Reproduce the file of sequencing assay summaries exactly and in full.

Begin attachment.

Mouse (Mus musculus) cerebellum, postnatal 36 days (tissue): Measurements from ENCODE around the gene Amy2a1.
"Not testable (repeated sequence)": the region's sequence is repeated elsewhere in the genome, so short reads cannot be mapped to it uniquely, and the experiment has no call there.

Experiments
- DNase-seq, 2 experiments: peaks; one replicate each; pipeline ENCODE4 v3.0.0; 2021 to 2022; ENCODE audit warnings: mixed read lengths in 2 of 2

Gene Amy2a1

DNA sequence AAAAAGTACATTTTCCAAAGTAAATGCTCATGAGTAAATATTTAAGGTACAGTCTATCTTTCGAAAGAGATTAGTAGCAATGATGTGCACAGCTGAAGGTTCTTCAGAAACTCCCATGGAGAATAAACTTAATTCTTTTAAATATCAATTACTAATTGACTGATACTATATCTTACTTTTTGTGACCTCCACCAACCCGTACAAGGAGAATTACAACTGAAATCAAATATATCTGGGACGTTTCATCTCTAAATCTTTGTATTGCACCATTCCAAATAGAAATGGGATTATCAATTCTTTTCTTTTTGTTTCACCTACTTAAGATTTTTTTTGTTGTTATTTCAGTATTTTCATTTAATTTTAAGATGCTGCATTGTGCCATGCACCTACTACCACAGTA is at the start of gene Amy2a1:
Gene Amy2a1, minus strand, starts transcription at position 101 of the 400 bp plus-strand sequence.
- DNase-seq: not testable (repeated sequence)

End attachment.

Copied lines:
Mouse (Mus musculus) cerebellum, postnatal 36 days (tissue): Measurements from ENCODE around the gene Amy2a1.
"Not testable (repeated sequence)": the region's sequence is repeated elsewhere in the genome, so short reads cannot be mapped to it uniquely, and the experiment has no call there.

Experiments
- DNase-seq, 2 experiments: peaks; one replicate each; pipeline ENCODE4 v3.0.0; 2021 to 2022; ENCODE audit warnings: mixed read lengths in 2 of 2

Gene Amy2a1

DNA sequence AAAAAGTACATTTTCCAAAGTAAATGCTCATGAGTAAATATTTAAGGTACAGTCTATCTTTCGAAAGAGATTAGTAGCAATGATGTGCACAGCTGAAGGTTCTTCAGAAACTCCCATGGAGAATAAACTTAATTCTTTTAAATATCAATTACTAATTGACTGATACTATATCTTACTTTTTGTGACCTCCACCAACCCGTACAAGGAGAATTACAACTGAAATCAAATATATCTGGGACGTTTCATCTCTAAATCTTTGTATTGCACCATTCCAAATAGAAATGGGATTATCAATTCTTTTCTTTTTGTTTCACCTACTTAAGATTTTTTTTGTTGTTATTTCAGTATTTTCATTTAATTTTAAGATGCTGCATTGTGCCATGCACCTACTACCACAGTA is at the start of gene Amy2a1:
Gene Amy2a1, minus strand, starts transcription at position 101 of the 400 bp plus-strand sequence.
- DNase-seq: not testable (repeated sequence)